Unreal Nature

March 27, 2015

And Hoptoads

Filed under: Uncategorized — unrealnature @ 5:49 am

… Contingency, contingency, and each day by word or deed the chisel falling true or blind upon the future …

This is from The Mind as Nature by Loren Eiseley (1962):

When I was a small boy I lived, more than most children, in two worlds. One was dark, hidden and self-examining, though in its own way not without compensations. The other world in which I somehow also managed to exist was external, boisterous, and what I suppose the average parent would call normal, or extroverted. These two worlds simultaneously existing in one growing brain had in them something of the dichotomy present in the actual universe where one finds behind the ridiculous, wonderful tentshow of woodpeckers, giraffes, and hoptoads, some kind of dark, brooding, but creative void out of which these things emerge — some anti-matter universe, some web of dark tensions running beneath and creating the superficial show of form that so delights us. If I develop this little story of a personal experience as a kind of parable, it is because I believe that in one way or another we mirror in ourselves the universe with all its dark vacuity and also its simultaneous urge to create anew, in each generation, the beauty and the terror of our mortal existence.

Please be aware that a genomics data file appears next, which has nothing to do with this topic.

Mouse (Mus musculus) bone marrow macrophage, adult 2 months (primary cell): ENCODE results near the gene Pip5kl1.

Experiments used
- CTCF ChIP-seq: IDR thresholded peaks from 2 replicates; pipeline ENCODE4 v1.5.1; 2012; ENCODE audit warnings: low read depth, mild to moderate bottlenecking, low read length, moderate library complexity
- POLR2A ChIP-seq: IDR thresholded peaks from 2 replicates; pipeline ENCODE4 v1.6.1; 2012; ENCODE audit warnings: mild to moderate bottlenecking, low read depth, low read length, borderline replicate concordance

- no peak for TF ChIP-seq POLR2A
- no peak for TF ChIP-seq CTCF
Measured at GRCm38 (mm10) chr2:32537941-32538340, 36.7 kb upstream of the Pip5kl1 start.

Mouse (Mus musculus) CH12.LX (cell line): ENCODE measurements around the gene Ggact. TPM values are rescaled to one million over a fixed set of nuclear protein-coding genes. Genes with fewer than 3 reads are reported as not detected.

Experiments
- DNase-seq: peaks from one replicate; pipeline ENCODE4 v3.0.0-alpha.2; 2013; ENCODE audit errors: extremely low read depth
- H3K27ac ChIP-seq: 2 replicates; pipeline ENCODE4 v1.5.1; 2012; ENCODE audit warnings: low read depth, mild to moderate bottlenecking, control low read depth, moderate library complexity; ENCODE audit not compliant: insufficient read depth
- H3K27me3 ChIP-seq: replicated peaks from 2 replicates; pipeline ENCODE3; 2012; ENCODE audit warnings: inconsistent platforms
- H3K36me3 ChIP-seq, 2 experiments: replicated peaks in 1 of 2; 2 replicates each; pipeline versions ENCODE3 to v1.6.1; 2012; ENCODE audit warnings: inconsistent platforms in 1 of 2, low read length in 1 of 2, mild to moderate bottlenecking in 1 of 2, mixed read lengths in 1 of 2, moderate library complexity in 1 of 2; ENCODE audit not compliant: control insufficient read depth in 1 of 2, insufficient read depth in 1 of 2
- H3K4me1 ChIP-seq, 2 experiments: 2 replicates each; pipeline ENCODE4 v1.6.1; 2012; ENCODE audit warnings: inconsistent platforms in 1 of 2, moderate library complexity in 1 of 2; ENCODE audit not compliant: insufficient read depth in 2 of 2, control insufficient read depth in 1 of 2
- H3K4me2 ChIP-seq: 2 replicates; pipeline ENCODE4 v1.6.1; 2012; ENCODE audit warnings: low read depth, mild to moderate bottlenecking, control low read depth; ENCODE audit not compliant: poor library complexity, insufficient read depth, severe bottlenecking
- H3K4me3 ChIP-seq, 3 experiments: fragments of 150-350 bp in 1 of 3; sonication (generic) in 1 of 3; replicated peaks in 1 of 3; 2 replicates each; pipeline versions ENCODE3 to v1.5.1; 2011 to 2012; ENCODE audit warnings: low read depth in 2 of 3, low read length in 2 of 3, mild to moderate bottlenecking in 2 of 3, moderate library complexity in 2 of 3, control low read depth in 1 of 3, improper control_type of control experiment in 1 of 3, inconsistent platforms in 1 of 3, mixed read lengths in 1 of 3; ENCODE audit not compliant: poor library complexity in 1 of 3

[ … ]

… There are subjects in which I have remained dwarfed all of my adult life because of the ill-considered blow of someone nursing pent-up aggression, or words more violent in their end effects than blows. There are other subjects for which I have more than ordinary affection because they are associated in my mind with kindly and understanding men or women — sculptors who left even upon such impliant clay as mine the delicate chiseling of refined genius, who gave unwittingly, in other words, something of their final character to most unpromising material. Sculptors reaching blindly forward into time, they struck out their creation scarce living to view the result.

Now, for many years an educator, I often feel the need to seek out a quiet park bench to survey mentally that vast and nameless river of students which has poured under my hands. In pain I have meditated: “This man is dead — a suicide. Was it I, all unknowingly, who directed, in some black hour, his hand to the gun?” “This man is a liar and a cheat. Where did my stroke go wrong?” Or there comes to memory the man who, after long endeavors, returned happily to the farm from which he had come. Did I serve him, if not in the world’s eye, well? Or the richly endowed young poet whom I sheltered from his father’s wrath — was I pampering or defending — and at the right or the wrong moment in his life? Contingency, contingency, and each day by word or deed the chisel falling true or blind upon the future of some boy or girl.




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